Lakeside villa. Category: private residence
Address: Zarasai district municipality, Antalieptė
Architects: Milda Rekevičienė, Alda Tilvikaitė, Guoda Bardauskaitė, Norbert Tukaj, Lukas Rekevičius
The Aketuri firm, which began its activities in 2001, actively participates in competitions and in urbanistic construction and interior projects. The architects do not shy away from proposing their ideas for the city (for example, their thoughts on Šv. Stepono gatvė) and participating in architectural discussions. The fast-growing collective has already designed more than one interesting project in a sensitive natural or historical context (among them, the Vilnius Old Town and the Curonian Spit, both protected as UNESCO World Heritage Sites), where they try to demonstrate an awareness of the environment and the opportunities presented by natural materials, as well as to search for their own distinctive architectural details.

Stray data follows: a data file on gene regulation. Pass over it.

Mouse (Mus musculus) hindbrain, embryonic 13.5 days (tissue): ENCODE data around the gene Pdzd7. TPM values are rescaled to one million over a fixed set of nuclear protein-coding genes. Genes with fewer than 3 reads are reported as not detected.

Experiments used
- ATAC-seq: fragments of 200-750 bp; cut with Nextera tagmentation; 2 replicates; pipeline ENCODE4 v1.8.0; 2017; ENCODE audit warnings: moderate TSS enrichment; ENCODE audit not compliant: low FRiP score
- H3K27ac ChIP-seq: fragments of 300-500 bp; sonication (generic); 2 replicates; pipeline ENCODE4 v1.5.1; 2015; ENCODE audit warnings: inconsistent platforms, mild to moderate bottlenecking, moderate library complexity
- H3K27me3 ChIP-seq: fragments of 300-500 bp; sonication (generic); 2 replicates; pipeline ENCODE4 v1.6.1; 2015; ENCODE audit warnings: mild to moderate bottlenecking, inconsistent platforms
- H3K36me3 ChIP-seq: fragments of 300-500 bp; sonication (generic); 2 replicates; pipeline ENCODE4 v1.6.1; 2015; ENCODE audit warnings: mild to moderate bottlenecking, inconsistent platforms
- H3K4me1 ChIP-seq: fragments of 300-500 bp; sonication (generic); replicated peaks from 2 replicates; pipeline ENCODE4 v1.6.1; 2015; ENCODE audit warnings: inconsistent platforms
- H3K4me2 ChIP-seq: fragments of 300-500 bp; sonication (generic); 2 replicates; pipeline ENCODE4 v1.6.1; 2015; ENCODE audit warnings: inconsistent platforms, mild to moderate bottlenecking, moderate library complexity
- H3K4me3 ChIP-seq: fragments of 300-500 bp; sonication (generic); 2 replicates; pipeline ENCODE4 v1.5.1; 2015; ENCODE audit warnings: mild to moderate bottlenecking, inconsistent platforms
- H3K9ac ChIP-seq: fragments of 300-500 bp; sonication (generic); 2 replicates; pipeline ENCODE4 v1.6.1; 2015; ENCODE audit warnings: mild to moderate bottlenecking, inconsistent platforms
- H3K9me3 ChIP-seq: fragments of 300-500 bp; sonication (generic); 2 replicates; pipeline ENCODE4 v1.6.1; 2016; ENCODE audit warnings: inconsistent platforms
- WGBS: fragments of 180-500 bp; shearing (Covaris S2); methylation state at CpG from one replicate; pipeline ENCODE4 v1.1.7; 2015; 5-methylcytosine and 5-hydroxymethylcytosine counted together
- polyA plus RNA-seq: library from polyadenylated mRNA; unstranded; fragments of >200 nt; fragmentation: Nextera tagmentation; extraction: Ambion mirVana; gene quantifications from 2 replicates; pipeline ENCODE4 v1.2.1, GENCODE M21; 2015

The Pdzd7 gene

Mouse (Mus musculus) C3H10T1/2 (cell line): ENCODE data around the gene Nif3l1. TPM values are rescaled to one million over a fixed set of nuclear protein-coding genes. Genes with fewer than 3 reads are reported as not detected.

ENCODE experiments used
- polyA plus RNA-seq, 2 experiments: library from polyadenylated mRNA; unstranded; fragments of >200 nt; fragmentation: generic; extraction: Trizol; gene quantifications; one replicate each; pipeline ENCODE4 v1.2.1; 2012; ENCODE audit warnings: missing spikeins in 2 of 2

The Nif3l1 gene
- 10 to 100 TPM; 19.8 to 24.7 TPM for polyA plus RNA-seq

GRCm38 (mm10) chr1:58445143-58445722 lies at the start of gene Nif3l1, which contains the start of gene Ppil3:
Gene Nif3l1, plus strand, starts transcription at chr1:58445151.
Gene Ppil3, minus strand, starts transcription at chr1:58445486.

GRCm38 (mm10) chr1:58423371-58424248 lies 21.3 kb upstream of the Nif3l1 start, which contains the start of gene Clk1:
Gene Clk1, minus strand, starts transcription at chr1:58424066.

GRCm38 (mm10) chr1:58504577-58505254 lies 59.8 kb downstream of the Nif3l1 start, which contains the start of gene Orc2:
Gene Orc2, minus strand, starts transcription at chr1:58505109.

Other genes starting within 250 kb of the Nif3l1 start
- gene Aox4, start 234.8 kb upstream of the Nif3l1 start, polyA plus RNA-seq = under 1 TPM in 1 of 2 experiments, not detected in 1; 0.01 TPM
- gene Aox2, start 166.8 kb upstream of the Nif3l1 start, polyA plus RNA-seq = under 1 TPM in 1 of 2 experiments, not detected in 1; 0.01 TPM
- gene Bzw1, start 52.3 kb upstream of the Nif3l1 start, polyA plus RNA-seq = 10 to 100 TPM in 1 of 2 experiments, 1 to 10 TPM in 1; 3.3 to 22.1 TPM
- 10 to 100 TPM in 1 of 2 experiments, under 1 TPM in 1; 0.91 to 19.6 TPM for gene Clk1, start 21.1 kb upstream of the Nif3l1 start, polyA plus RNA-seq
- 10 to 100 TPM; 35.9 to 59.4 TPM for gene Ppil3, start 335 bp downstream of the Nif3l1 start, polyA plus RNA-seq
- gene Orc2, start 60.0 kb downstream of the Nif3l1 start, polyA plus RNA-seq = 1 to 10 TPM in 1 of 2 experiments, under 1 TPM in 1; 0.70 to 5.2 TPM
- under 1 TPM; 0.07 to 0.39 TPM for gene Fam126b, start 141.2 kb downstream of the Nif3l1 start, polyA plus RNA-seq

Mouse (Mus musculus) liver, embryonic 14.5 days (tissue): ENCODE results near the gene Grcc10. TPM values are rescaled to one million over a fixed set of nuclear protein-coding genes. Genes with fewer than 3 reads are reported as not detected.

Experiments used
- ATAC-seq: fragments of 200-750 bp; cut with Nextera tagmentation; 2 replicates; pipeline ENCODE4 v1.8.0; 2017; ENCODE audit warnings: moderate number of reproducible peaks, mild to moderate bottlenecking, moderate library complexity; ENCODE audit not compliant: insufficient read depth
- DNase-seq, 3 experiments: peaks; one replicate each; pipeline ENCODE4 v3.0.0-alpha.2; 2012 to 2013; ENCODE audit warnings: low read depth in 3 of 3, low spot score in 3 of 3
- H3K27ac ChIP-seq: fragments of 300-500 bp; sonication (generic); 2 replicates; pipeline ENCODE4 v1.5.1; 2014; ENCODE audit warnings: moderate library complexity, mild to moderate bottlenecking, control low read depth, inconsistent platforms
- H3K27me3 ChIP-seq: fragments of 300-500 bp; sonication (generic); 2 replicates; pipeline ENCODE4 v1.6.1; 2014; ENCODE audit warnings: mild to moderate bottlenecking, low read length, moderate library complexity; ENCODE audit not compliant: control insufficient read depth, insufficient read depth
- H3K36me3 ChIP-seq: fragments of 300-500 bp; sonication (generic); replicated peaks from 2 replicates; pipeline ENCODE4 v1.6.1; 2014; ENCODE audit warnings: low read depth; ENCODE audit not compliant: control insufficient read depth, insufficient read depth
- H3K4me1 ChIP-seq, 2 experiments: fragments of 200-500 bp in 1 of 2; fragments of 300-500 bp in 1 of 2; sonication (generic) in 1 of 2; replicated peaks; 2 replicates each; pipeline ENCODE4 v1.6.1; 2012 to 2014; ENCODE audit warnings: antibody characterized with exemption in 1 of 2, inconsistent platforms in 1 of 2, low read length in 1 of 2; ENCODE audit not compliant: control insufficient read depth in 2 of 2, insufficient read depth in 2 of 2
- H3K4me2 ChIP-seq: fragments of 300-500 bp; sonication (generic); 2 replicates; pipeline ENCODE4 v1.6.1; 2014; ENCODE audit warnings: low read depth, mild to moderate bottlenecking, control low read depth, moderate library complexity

The recreational Lakeside Villa, understated both inside and outside, does not try to compete with its natural surroundings, but instead invites one to enjoy it. The building is decorated with vertical grey wooden siding and its character is formed by thoughtfully composed windows with shutters and a sharp gable roof, which Aketuri refers to as its calling card. The shutters are both a security mechanism for an episodically occupied house and an unobtrusive reference to traditional Lithuanian village architecture. The simple and logical layout of interior spaces, the views visible from the windows and the laconic interior is a continuation of what the exterior promises – this is a building that knows that not it, but the natural surroundings are the most important thing in this place. This is confirmed by the architect Lukas Rekevičius who is never at a loss for words: ‘In the Dusetos region, on the shore of an unnamed lake this homestead standing in grand solitude is different to many others. It is deferential of the surroundings – it does not try to shout it down, surprise the unaware, and is respectful of scale. Clothed in humble wooden garb, stained a grey that imitates a larch tree weathered by rain and wind, as if saying – don’t pay any attention to me, I’ve been here a long time. No matter that it doesn’t have eaves, awnings, or a veranda. There is no fence. It’s almost as if it’s not a homestead at all.’